Public University of Navarre

Castellano | Academic year: 2023/2024 | Previous academic years:  2022/2023  |  2021/2022  |  2020/2021  |  2019/2020 
Bachelor's degree in Law at the Universidad Pública de Navarra
Course code: 351101 Subject title: PHILOSOPHY AND THEORY OF LAW
Credits: 6 Type of subject: Basic Year: 1 Period: 1º S
Department: Derecho
URDANOZ GANUZA, JORGE (Resp)   [Mentoring ]

Partes de este texto:


Module/Subject matter




The existence of the law has always been a matter of philosophical reflection. Which are the differences between law and justice? What requirements must observe a particular obligation to be considered "law"? Which are the differences between law and other normative orders, as tradition or religious faith? Which must be the foundation of the laws? Is it possible to disobey an unfair law?


Philosophy and theory of law deals with these issues and many others. Since it is a philosophical discipline, its distinctive feature is precisely its radicalism. It does not examine the surface of the legality or the mere existence of legal codes, but questions its origin, its meaning, its foundation, its possibilities for improvement, etc.


General proficiencies

C.G.1.- Analysis and synthesis

C.G.16.- Autonomous learning

C.G.2.- Organization and planning

C.G.22.- Capacity of reasoning and reflection


Specific proficiencies


CE a8  Capacity of legal relationship and argumentation. CE a9 Capacity of legal reasoning and basic juridical reflection. CEA1.- Capacity to read and to interpret basic legal texts CE a5 Capacity to examine and to summarize basic legal questions.


Learning outcomes

  • Developing capacity for analysis and synthesis and conceptual relationship
  • Development of logical and coherent reasoning
  • Facilitating the exercise of critical thinking
  • Develop skills and abilities to search for legal information
  • Facilitate the search for criteria and guidelines for knowledge selection
  • Ability to compare, contrast arguments and draw synthetic conclusions
  • Learning to recognize the law as a system of regulation and sanctioning of social relations, as well as its role in social life.
  • Ability to distinguish and differentiate different regulatory systems, compare and evaluate them, from the perspectives of validity, justice and legal effectiveness.
  • To become aware of the unitary and structured nature of the legal system, as well as the need for an interdisciplinary vision of the most relevant legal problems.
  • To know and understand the concept of sources of law and the various modes of creation, interpretation and application of law.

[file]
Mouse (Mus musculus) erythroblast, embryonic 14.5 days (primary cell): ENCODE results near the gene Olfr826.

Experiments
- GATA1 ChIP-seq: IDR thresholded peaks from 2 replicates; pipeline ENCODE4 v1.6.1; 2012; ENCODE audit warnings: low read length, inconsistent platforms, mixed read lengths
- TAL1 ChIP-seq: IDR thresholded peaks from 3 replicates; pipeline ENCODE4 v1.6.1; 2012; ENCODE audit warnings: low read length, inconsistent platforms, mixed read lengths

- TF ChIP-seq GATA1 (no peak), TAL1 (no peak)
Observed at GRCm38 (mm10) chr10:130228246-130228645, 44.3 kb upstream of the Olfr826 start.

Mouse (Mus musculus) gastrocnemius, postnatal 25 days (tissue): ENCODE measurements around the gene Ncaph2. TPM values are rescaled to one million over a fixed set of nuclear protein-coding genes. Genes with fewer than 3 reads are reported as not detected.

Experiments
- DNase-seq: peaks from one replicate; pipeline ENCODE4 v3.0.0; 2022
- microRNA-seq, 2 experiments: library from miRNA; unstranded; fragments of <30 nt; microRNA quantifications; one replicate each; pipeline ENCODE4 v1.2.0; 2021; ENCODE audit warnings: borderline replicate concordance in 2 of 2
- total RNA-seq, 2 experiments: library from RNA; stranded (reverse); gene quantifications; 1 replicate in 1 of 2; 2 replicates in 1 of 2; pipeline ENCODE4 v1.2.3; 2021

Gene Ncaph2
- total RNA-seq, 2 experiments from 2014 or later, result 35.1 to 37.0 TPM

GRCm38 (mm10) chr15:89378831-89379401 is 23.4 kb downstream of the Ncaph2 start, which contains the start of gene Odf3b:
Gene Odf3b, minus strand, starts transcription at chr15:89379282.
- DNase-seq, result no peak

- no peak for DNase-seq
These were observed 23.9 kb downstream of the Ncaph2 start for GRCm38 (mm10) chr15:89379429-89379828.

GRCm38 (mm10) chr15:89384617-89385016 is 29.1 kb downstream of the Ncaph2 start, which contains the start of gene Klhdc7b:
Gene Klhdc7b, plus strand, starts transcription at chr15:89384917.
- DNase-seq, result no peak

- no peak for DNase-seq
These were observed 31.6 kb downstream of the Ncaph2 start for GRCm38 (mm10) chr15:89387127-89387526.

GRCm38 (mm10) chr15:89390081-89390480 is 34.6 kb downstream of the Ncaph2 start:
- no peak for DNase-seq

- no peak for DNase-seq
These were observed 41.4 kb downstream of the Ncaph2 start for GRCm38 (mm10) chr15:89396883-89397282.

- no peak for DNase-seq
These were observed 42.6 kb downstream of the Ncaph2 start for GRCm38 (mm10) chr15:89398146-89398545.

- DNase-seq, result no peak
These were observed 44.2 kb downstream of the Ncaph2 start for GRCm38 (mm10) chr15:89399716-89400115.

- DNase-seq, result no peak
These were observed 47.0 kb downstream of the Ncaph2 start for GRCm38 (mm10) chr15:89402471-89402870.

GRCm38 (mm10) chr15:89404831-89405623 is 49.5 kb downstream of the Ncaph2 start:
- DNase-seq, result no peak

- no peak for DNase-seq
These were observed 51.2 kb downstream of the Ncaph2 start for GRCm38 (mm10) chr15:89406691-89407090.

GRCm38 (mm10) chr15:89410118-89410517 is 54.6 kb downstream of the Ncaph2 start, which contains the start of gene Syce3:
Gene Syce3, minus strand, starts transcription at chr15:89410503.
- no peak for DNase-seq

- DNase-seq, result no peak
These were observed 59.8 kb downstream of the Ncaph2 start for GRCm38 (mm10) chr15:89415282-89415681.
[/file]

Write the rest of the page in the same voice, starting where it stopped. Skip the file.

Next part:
• To develop a critical sense when exposing and analyzing, historically, the relationship between Law, Power and Ideology.
  • Knowledge of the most relevant theoretical answers to problems of values such as: justice, freedom or legal security.
  • Learning to argue and reason about the validity, obedience and legitimacy of legal rules.
  • Ability to develop logical, structured and coherent reasoning on nuclear legal issues.
  • Knowledge of the tradition and historical foundations of the Philosophy of Law, with emphasis on political, cultural and social assumptions.




  Methodology ¿ Activity Classroom hours Non classroom hours
Lectures 30  
Practice 30 15
Reading   25
Individual study   36
Exams, evaluation tests 2  
Individual classes   2
Computer Skills for Lawyers On-line Course      10
Total 62 88



Learning outcomes Evaluation method Weight (%) Recovery Minimun grade
R142, R145, R160, R161, R16, R44, R1, R96, R135, R118, R19, R43, R105. Attendance and participation in Lectures and practical exercises. 10% NO  
R40, R20, R142, R145, R160, R137, R161, R16, R44, R1, R96, R135, R118, R19, R43, R105. Papers throughout the semester. 35% YES  
R145, R160, R161, R16, R44, R1, R135, R118, R19, R105, R43. Final test. 50% YES 2.5
R137. On line course evaluation. 5% NO  


If you get less than 2.5 in the final exam, then your maximum grade for the subject could be 4.9.










The course is organized around six major modules which include some of the big questions of the reflection about law. Each of those modules originates many other contents.


1 - What is law? Fundamentals of Theory of Law.


Rules, their structure and classes.  Rules and principles. Primary and secondary rules.  The logic of law. Vagueness, imprecision and other formal properties.


2 - Is there any moral content in law? Law, Morality and Religion.


Law, morality, religion and social traditions. Natural law, positivism. Formalism, realism, normativism.


3 - Is it compulsory to obey the law? The matter of dissent.


Law and justice. Obedience to law. Theories of civil disobedience. Voluntarism and the hypothesis of consent. Legal utilitarianism. Kantian perspective.


4 - Is punishment justified? If so, what punishment is fair? Why?


Penal proportionality. Neutrality of the law. Paternalism and protectionism. The liberal theory. Dignity and authority.


5 - Should judges interpret law? How?


Application of law, legal interpretation and legal argumentation



6 ¿ Law, Theory of Democracy and Human Rights.


Human rights. Law, sovereignty and cosmopolitanism. The role of values¿¿. Legal and political constitutionalism. 




Access the bibliography that your professor has requested from the Library.

  There is not an official textbook for the subject. The notes taken in class should be sufficient to pass the final test in January.   Secondary bibliography will be provided every day with each topic. You should use that bibliography to prepare your final paper.  You can use the following books as an introduction to the course: ¿ Philosophy of Law: a very short introduction. Raymond Wacks. Oxford University Press, 2006.  ¿ Arguing About Law, Aileen Kavanagh and John Oberdiek. Routledge, 2009.  







See assigned classroom.